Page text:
Though still under attack in countries like Brazil and the United States, democracy is showing signs of hope elsewhere around the globe. Where people power is advancing, it should be institutionalised with care, writes Bruno Kaufmann.
The bad news for democracy, simply put, is that there is bad news. From the first-round victory of a dictator-praising candidate in Brazil to the daily Trump soap opera – as well as setbacks in countries like Poland, Bulgaria and Turkey, people power is not where it should be in 2018.
Having said this, much of the truly good news is often hidden behind all the black clouds that dominate newspapers, televisions, and the Internet. Indeed, there is probably more good news out there this autumn (spring, if you are in the Southern hemisphere) than many observers would have expected.
It started in July, with an election in Mexico that went off surprisingly peacefully and with high turnout. After years of political violence and sore losers, for the first time since the 1930s a true transfer of power was spurred by the 89 million voters.
In the capital, Mexico City, a Nobel-prize-winning climate researcher, Claudia Sheinbaum Pardo, became Mayor, while her predecessor Manuel Lopez Obrador is becoming the new president of a country that utilizes many forms of modern direct democracyexternal link at all political levels.
Further south, in Peru, remarkable developments in recent months have transformed a truly dysfunctional governance system into a promising democracy: here, engineer Martin Vizcarra has succeeded the scandal-ridden Pedro Pablo Kuczinskzy as president, with the focus on finally institutionalizing people power in the Andean republic of 32 million people.
On December 9external link this year, citizens will have the opportunity to approve four key constitutional amendments at the ballot box, updating both the judicial and the government system. With this reform Peru could overcome some of the democratic problems engendered by the 1993 constitution, which was adopted during the authoritarian regime of then president Alberto Fujimori.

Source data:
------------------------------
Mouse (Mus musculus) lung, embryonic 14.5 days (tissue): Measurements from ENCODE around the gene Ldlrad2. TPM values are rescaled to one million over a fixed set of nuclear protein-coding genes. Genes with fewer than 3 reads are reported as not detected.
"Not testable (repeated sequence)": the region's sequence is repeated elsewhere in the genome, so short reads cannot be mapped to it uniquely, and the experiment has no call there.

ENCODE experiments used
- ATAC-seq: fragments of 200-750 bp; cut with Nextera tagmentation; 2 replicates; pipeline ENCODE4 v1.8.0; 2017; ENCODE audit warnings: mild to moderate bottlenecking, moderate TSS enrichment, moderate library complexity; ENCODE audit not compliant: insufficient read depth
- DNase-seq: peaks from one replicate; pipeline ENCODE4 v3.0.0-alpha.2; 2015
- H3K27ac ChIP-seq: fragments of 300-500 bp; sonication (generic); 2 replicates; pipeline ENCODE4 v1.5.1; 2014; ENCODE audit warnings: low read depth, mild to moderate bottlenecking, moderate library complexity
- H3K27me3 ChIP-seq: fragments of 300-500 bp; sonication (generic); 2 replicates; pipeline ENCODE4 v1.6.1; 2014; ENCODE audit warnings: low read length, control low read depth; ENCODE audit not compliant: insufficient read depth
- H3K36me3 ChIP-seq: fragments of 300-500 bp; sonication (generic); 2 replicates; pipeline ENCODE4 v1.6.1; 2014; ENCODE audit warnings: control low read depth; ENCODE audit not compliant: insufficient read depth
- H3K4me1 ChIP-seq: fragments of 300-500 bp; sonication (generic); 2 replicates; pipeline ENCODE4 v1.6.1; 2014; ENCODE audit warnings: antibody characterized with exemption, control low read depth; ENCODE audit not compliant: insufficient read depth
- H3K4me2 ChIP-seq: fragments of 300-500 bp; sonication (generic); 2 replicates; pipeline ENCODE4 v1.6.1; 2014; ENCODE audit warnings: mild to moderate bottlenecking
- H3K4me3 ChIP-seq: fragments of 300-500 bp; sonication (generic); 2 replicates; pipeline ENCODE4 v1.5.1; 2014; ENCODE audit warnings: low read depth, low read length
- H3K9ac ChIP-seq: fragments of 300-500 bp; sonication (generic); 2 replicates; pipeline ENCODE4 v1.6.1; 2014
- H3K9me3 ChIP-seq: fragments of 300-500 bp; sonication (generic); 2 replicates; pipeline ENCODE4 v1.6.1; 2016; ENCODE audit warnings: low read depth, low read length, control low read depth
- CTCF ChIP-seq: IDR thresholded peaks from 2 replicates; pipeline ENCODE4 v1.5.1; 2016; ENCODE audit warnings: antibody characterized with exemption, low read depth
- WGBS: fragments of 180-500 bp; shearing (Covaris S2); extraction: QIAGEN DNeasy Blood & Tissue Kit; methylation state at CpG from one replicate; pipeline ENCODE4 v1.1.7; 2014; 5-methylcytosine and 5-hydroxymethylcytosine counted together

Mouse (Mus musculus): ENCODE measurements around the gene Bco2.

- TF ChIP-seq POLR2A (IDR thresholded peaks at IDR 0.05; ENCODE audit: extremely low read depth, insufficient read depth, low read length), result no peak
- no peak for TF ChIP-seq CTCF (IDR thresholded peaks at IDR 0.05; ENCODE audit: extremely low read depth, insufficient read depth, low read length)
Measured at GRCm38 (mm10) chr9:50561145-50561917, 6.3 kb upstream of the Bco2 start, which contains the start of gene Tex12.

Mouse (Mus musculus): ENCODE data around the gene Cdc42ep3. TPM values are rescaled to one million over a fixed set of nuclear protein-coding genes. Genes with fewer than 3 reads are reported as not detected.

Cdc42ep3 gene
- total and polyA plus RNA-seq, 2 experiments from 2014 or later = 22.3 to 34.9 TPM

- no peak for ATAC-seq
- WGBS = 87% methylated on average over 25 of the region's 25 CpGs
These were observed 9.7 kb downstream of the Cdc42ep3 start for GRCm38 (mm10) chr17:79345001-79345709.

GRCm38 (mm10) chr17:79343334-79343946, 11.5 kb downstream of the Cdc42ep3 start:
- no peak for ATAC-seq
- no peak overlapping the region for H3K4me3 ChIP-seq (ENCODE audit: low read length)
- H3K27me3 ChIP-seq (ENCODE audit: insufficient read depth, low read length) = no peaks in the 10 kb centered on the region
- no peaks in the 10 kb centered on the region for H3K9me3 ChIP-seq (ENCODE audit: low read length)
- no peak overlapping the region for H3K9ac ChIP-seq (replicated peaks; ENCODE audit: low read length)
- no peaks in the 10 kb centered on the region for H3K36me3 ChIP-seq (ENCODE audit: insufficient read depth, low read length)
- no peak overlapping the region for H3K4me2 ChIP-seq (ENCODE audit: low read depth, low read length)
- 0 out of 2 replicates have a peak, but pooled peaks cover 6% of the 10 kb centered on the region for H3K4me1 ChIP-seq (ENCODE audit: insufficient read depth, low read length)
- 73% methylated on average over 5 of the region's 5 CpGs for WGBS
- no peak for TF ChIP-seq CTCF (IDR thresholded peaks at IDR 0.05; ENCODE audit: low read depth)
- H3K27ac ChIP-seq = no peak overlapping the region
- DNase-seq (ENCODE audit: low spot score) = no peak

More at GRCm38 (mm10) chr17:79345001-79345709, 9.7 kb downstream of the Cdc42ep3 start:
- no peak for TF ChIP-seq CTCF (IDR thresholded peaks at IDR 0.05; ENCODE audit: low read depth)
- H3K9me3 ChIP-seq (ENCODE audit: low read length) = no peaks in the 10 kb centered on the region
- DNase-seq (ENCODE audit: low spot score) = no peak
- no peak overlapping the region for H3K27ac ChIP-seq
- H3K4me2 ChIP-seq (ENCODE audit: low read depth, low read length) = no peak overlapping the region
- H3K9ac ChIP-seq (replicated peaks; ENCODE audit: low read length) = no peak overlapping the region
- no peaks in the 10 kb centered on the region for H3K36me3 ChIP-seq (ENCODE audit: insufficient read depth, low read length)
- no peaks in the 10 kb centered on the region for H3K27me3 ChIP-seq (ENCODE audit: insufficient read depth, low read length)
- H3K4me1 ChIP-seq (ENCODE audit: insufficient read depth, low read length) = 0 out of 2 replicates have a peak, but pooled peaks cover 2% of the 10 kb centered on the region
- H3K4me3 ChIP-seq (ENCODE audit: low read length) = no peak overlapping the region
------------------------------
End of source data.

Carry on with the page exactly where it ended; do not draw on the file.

A nation of 100 countries
Across the Atlantic we see more good news for democracy: in one of Africa’s major countries, Ethiopia, a post-revolution force had been ruling with an iron fist for decades, jailing dissidents and fuelling internal and external conflicts.
But in spring this year, the old guard of the “Ethiopian People’s Revolutionary Democratic Front” was replaced by an opponent from an ethnic group – the Oromo – which has never before held any important political posts. Since then, new prime minister Abiy Ahmed has made a promising start – including securing a surprise peace treaty with neighbouring Eritrea.
To keep his promise of holding truly democratic elections by 2020, Ahmed now needs to fix many of the structural weaknesses of the federal state in North East Africa, including getting rid of many freedom-limiting laws.
Promoting genuine democracy in a country of over 100 million people from 100 different ethnic groups is a true challenge and success is far from certain. But the recent changes in Ethiopia open a great window of opportunity for a part of the world where elected leaders tend to resist handing over power even after big electoral defeats.
‘The Maldivian people have decided’
The ability to relinquish power was also far from a key competence of Abdulla Yameen, head of state in the Maldives, an archipelago state in the Indian Ocean. For many years, buoyed by Chinese backing and money, Yameen transformed the 1200-island nation into an autocratic stronghold, prisoning critics and limiting press freedoms.
But on September 23, almost 90% of the electorate turned out at the polling stations to deliver him a clear defeat. After a night of silence, Yameen appeared on television on September 24 and declared: “the Maldivian people have decided what they want. I have accepted yesterday’s results”external link.
And though the Maldives is a small nation of less than 500,000 inhabitants, this sudden turn towards proper democratic behaviour is another encouraging sign in South Asia. It follows a similar pattern to Malaysia, where the democratic opposition scored a historic victory earlier in the year, defeating the “Barisan Nasional Coalition” party which had run the country for over 60 years.
Such democratic inroads across the world offer windows of hope. From the Americas to Africa, Europe and Asia, billions of people are still being called to make their voices heard, not just at the national but also at the local and regional levels. Soon, almost one billion Indians will be called to elect their new parliament, the 545-seat Lok Sabha, in what will be the biggest ever election in history.
With elections to the European Parliament (an electorate of approximately 380 million citizens) taking place at almost the same time, in May 2019, the signs are clear: democracy is here to stay. The big question is how the principles and procedures of people power can be institutionalized carefully, so that democracy is also felt in practice.